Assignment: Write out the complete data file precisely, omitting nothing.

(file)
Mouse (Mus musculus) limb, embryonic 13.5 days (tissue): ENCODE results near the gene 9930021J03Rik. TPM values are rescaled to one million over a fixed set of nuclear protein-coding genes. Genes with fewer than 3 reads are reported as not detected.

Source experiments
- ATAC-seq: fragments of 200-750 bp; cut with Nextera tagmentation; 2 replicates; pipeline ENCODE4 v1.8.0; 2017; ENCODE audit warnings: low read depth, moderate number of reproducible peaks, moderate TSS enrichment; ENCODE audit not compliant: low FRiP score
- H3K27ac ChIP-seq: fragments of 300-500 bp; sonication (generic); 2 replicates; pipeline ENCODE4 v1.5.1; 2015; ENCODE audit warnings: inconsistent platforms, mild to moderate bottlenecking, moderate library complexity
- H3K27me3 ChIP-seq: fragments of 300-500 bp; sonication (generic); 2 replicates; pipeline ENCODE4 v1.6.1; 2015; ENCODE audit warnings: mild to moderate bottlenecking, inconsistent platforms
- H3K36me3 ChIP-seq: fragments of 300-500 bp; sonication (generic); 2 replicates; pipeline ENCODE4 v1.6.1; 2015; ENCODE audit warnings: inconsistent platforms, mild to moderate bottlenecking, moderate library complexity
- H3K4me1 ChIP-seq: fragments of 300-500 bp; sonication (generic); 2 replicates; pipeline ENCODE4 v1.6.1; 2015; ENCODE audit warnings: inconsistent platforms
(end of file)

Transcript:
Mouse (Mus musculus) limb, embryonic 13.5 days (tissue): ENCODE results near the gene 9930021J03Rik. TPM values are rescaled to one million over a fixed set of nuclear protein-coding genes. Genes with fewer than 3 reads are reported as not detected.

Source experiments
- ATAC-seq: fragments of 200-750 bp; cut with Nextera tagmentation; 2 replicates; pipeline ENCODE4 v1.8.0; 2017; ENCODE audit warnings: low read depth, moderate number of reproducible peaks, moderate TSS enrichment; ENCODE audit not compliant: low FRiP score
- H3K27ac ChIP-seq: fragments of 300-500 bp; sonication (generic); 2 replicates; pipeline ENCODE4 v1.5.1; 2015; ENCODE audit warnings: inconsistent platforms, mild to moderate bottlenecking, moderate library complexity
- H3K27me3 ChIP-seq: fragments of 300-500 bp; sonication (generic); 2 replicates; pipeline ENCODE4 v1.6.1; 2015; ENCODE audit warnings: mild to moderate bottlenecking, inconsistent platforms
- H3K36me3 ChIP-seq: fragments of 300-500 bp; sonication (generic); 2 replicates; pipeline ENCODE4 v1.6.1; 2015; ENCODE audit warnings: inconsistent platforms, mild to moderate bottlenecking, moderate library complexity
- H3K4me1 ChIP-seq: fragments of 300-500 bp; sonication (generic); 2 replicates; pipeline ENCODE4 v1.6.1; 2015; ENCODE audit warnings: inconsistent platforms